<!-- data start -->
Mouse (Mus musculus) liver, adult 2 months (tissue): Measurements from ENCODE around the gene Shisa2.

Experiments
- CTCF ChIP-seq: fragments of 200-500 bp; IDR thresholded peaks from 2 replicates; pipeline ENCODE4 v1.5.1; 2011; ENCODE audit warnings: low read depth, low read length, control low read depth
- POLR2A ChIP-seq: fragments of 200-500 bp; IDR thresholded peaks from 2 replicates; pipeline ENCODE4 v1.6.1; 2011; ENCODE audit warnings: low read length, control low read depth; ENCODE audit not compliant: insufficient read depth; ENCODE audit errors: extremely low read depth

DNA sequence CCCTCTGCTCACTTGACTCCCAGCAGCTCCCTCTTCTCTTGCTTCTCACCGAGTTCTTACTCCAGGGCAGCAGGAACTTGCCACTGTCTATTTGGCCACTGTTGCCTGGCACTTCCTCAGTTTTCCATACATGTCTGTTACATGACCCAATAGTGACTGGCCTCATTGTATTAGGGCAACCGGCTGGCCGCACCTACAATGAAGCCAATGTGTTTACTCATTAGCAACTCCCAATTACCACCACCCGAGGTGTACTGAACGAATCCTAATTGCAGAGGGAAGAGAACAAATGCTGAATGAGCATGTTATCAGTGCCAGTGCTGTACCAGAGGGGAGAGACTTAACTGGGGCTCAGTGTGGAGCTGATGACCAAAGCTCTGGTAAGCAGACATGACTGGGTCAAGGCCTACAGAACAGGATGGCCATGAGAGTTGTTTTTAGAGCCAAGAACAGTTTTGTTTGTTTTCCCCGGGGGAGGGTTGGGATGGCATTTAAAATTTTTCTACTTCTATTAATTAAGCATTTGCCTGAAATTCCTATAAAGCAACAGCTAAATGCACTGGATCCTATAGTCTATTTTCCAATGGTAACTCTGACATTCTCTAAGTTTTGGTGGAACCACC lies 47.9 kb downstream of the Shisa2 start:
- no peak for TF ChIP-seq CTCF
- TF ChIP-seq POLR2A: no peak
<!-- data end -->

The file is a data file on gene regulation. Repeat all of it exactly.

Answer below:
Mouse (Mus musculus) liver, adult 2 months (tissue): Measurements from ENCODE around the gene Shisa2.

Experiments
- CTCF ChIP-seq: fragments of 200-500 bp; IDR thresholded peaks from 2 replicates; pipeline ENCODE4 v1.5.1; 2011; ENCODE audit warnings: low read depth, low read length, control low read depth
- POLR2A ChIP-seq: fragments of 200-500 bp; IDR thresholded peaks from 2 replicates; pipeline ENCODE4 v1.6.1; 2011; ENCODE audit warnings: low read length, control low read depth; ENCODE audit not compliant: insufficient read depth; ENCODE audit errors: extremely low read depth

DNA sequence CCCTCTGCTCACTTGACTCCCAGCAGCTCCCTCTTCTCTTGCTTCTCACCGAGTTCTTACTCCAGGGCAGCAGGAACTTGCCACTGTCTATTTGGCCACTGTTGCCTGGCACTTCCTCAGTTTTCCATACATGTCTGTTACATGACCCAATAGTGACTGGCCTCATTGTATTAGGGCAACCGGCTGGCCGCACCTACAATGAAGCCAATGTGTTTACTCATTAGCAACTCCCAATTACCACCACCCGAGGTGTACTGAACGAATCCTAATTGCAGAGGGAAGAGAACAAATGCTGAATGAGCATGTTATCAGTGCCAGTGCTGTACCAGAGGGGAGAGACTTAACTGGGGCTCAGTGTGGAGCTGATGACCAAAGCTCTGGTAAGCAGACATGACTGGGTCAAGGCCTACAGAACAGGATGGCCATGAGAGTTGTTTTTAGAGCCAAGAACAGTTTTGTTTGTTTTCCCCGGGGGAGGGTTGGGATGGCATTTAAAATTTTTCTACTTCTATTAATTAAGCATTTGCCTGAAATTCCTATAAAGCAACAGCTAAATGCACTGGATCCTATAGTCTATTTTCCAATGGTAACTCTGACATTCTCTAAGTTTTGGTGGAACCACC lies 47.9 kb downstream of the Shisa2 start:
- no peak for TF ChIP-seq CTCF
- TF ChIP-seq POLR2A: no peak